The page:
The date the 1566 edition of the library’s copy of Sefer Yuhasin was bedecked with the manuscript cover is unknown. The manuscript binding may have once have covered another work since the manuscript spine of the library’s copy of Sefer Yuhasin bears another title, Shalshelet Hakabalah, a historiographic work by Gedaliah ibn Yahya (1526-1587), first published in Venice in 1587. Perhaps someone who owned both historiographic works switched covers at some point. Maybe one day a conservator can disbind the cover and unveil the text hidden behind the curtain of the cover. What was once a treasured text and then binder’s scraps will be transformed into a wealth of information again.
A trail of mysterious travels – how and when does a thirteenth century French manuscript become the cover of a book published in Constantinople in 1566? Or an incunable found in Tunisia in 1905? When and where was the manuscript turned into binding material? Did the manuscript leave France, carried by a Jew during the expulsion of 1306? Or an earlier expulsion? The manuscript must have wandered until Jewish readers, and the binders who cut up the manuscript, had no use for a thirteenth century manuscript in Judeo-French, a language they did not understand.
The cover of Sefer Yuhasin joins manuscript scraps together to form a physical, utilitarian, whole when the text on the pieces was no longer deemed useful. The Ktiv catalog, based in Jerusalem at the National Library of Israel, helped unite YU’s manuscript fragment with a companion manuscript at JTS, only sixty blocks away in New York. And if someone is interested in the history and text of Sefer Yuhasin itself, YU’s catalog enables a researcher to locate, and view online, a manuscript of Sefer Yuhasin, a sixteenth century handwritten text, held at YU, (Ms. 1369) on loan from Richard and Debra Parkoff.
Today technology can help unite disparate manuscript fragments from all over the world. Content which was neglected, perhaps even scorned, comes to life. Uncovering the cover stories buried in plain sight on many books, can shed light on how the Jewish community studied, lived, wandered, and continued on its way despite many odds.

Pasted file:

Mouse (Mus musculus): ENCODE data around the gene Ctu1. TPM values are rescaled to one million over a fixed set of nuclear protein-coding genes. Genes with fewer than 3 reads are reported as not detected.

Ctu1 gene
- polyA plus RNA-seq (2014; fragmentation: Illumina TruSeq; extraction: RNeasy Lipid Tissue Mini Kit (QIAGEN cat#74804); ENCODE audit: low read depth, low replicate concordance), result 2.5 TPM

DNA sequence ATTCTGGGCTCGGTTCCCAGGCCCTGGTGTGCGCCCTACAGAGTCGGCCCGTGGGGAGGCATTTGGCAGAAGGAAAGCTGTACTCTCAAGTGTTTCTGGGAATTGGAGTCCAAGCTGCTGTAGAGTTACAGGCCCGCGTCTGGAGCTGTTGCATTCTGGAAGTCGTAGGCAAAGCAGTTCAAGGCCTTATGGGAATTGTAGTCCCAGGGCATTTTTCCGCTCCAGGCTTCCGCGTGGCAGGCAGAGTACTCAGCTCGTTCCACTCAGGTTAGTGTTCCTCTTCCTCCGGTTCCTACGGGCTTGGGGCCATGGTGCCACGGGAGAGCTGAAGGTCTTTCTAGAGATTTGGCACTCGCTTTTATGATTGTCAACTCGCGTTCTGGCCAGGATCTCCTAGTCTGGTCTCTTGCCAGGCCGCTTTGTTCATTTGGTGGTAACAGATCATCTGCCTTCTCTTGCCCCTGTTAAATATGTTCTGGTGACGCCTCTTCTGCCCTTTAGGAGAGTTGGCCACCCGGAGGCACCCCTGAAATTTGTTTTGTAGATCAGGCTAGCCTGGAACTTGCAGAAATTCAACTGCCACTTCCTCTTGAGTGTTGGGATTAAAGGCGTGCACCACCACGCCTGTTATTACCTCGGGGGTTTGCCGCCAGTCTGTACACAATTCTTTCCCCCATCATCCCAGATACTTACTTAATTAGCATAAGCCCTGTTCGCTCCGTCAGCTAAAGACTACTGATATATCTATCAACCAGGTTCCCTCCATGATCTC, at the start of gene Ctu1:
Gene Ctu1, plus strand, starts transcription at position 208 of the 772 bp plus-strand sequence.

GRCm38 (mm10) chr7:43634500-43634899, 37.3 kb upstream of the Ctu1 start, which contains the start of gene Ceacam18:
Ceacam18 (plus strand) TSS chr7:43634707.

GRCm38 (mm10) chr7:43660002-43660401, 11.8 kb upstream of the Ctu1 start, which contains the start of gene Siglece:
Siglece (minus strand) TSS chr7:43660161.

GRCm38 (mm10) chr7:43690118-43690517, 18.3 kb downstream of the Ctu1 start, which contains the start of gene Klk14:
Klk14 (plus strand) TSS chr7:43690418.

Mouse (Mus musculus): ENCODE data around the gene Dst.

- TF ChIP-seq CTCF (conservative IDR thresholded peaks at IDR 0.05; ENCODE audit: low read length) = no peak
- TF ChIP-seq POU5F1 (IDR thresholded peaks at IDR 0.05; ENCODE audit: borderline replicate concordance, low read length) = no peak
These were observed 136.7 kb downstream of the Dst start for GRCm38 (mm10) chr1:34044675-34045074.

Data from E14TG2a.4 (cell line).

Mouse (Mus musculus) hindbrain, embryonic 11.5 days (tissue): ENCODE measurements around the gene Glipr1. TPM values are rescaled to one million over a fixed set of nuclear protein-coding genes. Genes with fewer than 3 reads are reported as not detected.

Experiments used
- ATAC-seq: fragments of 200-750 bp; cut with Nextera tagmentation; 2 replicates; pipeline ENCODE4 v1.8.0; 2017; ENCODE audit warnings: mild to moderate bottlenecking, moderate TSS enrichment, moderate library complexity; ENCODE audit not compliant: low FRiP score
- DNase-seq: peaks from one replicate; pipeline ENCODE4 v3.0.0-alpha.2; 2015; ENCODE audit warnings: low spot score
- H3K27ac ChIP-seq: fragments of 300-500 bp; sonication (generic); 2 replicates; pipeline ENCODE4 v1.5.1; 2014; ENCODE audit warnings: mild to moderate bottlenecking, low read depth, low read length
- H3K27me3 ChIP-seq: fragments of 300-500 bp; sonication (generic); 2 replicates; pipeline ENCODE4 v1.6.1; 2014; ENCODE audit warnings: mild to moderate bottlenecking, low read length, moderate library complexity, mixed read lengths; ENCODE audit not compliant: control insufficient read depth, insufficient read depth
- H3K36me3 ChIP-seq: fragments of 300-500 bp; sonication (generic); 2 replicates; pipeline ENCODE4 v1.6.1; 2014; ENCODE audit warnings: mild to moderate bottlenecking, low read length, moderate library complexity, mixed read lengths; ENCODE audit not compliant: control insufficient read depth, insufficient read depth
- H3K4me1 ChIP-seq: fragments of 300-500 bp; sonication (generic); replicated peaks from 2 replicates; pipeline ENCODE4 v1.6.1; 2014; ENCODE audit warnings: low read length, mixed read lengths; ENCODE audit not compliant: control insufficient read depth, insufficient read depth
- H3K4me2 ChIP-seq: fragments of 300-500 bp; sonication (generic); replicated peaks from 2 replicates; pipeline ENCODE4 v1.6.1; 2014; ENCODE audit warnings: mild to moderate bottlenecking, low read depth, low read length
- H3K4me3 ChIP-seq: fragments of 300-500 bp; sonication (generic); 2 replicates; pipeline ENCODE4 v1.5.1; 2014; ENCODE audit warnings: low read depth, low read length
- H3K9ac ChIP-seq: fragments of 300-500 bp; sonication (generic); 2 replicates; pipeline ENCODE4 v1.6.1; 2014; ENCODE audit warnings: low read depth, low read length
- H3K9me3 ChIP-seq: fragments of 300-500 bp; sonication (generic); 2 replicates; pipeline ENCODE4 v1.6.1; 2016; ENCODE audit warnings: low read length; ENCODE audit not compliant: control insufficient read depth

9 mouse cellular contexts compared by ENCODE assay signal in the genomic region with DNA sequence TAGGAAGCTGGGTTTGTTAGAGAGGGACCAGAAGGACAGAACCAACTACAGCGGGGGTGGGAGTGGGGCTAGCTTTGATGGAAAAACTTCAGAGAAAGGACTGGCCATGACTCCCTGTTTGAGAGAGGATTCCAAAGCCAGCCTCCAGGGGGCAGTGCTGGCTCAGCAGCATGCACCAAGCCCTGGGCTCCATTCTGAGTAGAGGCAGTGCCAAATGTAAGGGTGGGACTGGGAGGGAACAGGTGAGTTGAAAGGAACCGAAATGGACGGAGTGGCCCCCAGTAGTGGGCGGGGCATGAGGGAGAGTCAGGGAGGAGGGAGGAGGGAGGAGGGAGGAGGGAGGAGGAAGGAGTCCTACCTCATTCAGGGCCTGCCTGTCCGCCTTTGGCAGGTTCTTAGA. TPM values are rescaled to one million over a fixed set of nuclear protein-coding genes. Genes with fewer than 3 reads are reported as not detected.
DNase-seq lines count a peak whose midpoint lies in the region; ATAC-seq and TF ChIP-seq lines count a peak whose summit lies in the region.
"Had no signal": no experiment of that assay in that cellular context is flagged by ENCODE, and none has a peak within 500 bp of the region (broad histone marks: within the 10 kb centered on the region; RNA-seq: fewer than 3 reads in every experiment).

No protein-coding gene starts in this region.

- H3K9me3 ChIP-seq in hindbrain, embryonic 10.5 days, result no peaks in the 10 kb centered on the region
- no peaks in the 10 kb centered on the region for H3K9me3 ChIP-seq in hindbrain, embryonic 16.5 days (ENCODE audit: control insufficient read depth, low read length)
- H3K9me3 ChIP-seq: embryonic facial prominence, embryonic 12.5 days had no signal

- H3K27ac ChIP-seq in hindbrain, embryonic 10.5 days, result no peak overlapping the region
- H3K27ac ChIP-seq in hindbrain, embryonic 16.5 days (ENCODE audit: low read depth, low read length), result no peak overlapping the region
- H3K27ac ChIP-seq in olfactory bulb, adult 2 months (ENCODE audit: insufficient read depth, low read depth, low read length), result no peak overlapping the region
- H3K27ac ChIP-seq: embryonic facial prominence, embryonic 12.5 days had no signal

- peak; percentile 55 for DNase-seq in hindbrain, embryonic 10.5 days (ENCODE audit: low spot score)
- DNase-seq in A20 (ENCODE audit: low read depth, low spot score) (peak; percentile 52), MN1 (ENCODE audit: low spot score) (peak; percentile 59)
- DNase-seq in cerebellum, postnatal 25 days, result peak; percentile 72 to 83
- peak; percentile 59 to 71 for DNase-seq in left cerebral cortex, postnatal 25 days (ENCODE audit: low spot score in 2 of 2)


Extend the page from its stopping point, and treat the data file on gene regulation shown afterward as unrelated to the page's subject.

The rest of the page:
Let us hope that the message of Nahamu, comfort and consolation, of divine and human reconciliation, can be furthered by modern technology which aids and eases the paths of Jewish scholarship and study. As the prophet Isaiah states in Nahamu: והיה העקב למישור והרכסים לבקעה — And the path will be smooth and even, the valleys will be level and the hills will be flattened.
- Catalog of Hebrew Manuscripts in the Collection of Elkan Nathan Adler. Cambridge, 1921. MS. 2811 (under Bible translations, French, Langue d’oïl)
- Encyclopaedia Judaica, 2nd edition: entries on France, Ibn Yaḥya Gedaliah ben Joseph, Judeo-French, and Zacuto, Abraham ben Samuel.
- Judeo-French | Jewish Languages
Credits: Thank you to my colleagues Tina Weiss, Zvi Erenyi, and Sara Saiger for valuable suggestions and help; David Selis, a doctoral student at the Bernard Revel Graduate School who placed a query about the manuscript fragment on social media, to Dr. Martina Mampieri, who identified the language as “langue d’oïl,” and to Rabbi Robert Harris.